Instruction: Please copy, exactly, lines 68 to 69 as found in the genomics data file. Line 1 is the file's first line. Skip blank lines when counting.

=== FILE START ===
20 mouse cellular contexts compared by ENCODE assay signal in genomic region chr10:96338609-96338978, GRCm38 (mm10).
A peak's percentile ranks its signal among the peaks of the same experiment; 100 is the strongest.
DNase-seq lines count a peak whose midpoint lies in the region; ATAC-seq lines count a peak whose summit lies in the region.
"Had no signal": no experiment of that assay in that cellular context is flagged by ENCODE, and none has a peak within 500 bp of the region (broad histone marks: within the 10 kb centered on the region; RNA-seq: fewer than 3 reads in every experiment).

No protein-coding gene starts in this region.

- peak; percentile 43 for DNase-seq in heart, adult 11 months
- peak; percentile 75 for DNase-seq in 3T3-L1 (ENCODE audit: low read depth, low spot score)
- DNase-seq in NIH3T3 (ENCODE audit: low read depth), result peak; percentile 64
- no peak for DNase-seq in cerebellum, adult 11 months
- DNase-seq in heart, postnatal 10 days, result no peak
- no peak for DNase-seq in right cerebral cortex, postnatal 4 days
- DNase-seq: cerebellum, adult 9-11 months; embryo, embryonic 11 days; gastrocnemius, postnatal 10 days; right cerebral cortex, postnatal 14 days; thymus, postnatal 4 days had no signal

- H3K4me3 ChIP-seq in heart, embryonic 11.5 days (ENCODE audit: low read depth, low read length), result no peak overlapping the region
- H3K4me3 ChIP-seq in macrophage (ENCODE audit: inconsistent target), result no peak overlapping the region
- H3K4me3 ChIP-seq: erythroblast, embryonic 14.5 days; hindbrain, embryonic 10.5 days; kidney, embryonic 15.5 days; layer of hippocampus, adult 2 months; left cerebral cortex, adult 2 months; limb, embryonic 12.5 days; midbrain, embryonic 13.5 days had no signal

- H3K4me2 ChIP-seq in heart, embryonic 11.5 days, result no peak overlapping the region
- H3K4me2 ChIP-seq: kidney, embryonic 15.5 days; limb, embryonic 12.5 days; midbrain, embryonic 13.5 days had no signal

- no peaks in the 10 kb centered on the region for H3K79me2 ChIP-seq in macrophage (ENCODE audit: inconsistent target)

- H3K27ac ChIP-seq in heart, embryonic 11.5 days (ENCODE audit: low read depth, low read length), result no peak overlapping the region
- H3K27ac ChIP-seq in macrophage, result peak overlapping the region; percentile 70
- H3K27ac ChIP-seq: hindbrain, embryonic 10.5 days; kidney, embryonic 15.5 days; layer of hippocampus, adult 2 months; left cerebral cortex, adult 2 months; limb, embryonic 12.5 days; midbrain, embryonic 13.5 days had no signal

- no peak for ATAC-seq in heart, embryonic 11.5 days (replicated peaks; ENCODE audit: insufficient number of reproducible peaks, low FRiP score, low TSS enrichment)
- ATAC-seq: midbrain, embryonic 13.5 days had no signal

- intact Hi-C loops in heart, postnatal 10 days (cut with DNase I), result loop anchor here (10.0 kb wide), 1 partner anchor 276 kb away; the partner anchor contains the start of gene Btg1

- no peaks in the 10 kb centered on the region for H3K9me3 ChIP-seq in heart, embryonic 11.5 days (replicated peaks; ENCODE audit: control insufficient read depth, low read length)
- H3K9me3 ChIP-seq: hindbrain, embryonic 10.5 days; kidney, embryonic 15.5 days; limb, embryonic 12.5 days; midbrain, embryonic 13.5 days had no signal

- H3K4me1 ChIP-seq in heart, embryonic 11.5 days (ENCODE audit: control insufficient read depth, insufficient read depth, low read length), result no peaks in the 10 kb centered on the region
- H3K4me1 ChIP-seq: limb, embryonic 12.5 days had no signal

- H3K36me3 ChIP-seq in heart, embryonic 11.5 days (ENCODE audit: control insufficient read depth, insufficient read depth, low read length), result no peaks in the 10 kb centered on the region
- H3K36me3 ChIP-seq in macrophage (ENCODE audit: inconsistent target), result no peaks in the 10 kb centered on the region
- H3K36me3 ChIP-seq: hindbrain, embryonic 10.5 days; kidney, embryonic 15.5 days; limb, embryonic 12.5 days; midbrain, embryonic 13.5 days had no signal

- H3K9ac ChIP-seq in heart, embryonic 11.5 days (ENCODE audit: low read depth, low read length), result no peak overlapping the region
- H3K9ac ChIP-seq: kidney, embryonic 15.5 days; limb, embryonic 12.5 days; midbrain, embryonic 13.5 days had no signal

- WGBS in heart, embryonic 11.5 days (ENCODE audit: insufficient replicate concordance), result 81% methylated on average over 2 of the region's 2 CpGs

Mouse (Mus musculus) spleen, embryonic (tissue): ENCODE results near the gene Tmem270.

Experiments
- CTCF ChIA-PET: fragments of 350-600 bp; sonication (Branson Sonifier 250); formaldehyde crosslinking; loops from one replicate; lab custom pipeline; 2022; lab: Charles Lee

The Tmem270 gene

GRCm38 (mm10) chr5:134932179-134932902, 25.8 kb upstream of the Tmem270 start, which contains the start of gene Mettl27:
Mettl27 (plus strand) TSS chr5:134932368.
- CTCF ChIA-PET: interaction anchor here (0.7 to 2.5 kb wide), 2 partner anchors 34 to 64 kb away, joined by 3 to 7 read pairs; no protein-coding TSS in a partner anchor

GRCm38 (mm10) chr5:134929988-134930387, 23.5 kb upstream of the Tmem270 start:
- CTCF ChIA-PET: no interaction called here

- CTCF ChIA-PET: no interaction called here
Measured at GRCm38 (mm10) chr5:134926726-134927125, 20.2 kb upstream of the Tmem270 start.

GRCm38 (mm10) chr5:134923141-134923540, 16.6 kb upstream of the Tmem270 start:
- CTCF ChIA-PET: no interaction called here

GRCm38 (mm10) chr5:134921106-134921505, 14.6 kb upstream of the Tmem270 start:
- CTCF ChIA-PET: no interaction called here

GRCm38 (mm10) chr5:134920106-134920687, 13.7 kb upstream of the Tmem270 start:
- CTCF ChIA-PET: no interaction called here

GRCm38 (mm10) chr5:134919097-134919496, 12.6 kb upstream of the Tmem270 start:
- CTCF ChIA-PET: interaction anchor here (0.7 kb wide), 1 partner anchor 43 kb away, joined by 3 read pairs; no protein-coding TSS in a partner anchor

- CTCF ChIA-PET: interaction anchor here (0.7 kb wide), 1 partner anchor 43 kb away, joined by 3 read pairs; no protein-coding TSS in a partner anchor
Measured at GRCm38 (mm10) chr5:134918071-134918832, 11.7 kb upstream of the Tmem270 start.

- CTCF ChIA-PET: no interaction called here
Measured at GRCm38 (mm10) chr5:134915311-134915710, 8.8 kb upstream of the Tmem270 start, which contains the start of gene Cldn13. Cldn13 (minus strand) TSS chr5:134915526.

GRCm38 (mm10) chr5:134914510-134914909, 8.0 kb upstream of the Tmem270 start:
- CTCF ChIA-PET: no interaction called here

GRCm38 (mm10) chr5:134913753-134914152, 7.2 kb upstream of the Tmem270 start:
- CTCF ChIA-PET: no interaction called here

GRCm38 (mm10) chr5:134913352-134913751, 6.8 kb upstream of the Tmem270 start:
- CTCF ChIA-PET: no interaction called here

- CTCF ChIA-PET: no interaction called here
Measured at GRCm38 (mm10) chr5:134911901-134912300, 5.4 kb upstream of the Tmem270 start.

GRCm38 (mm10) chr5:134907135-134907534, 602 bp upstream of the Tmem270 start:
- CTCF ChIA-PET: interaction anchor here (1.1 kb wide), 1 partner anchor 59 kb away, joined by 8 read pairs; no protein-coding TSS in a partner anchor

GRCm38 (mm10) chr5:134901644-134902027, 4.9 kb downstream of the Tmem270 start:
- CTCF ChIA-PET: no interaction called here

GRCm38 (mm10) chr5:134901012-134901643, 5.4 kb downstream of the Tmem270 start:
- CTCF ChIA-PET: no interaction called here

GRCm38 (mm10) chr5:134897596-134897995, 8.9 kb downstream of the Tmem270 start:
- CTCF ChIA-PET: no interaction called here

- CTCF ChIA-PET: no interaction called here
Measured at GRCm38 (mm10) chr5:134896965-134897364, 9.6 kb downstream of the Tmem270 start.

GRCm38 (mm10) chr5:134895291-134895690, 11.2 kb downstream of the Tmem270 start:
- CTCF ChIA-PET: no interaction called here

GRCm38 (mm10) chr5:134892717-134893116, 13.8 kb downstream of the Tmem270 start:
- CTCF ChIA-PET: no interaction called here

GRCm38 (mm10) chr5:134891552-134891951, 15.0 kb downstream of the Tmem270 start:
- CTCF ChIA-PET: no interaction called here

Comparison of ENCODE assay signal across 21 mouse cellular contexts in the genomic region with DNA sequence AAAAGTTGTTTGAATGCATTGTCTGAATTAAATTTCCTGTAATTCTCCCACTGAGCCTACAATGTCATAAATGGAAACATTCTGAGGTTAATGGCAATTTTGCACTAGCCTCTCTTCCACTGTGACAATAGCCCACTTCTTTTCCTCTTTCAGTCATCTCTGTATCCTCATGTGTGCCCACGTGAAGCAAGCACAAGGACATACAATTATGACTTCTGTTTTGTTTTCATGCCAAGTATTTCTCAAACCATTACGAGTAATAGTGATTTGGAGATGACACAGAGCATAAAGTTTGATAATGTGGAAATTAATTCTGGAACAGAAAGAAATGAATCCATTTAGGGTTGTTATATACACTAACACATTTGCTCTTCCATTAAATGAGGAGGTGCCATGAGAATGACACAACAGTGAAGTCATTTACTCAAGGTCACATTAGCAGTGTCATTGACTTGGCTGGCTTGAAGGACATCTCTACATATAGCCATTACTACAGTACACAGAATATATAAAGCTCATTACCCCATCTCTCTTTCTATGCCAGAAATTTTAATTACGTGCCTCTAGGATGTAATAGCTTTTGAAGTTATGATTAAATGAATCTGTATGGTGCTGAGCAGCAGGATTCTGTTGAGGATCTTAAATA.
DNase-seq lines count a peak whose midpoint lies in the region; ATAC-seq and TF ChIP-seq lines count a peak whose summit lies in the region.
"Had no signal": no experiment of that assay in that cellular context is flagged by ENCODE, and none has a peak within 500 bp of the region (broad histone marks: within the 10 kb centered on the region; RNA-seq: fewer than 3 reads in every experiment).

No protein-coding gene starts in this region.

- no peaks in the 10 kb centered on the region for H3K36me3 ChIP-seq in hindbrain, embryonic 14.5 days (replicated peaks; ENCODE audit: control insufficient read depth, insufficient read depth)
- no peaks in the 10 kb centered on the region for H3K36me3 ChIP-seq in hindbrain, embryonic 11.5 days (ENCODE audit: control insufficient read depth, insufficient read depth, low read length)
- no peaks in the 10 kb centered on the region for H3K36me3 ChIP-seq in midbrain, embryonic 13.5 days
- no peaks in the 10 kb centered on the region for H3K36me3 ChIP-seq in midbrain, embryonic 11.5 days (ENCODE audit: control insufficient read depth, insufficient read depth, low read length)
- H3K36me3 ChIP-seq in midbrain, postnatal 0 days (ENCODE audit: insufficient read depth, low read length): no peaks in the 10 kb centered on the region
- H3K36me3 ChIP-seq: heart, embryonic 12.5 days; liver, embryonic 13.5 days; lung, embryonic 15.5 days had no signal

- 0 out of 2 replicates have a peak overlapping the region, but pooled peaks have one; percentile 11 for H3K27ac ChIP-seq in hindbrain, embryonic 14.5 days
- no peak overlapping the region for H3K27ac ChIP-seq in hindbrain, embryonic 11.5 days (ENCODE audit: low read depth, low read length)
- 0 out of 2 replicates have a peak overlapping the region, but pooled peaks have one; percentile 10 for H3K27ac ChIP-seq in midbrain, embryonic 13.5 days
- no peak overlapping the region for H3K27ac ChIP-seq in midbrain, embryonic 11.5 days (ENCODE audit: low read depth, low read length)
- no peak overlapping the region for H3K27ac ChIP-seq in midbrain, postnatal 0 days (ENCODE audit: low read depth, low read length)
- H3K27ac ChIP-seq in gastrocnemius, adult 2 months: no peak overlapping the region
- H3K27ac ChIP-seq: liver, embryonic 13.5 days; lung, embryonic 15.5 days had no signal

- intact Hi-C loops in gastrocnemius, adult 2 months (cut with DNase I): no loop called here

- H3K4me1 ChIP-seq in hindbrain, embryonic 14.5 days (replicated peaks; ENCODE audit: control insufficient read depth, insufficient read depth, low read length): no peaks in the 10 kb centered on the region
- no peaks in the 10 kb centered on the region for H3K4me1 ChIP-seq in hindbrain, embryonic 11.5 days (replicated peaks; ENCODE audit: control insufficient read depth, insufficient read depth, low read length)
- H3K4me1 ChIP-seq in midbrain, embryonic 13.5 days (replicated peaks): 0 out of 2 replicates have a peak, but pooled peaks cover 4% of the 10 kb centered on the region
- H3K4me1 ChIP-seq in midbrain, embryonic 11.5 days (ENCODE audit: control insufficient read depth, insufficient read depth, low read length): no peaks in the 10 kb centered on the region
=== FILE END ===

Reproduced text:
GRCm38 (mm10) chr5:134901644-134902027, 4.9 kb downstream of the Tmem270 start:
- CTCF ChIA-PET: no interaction called here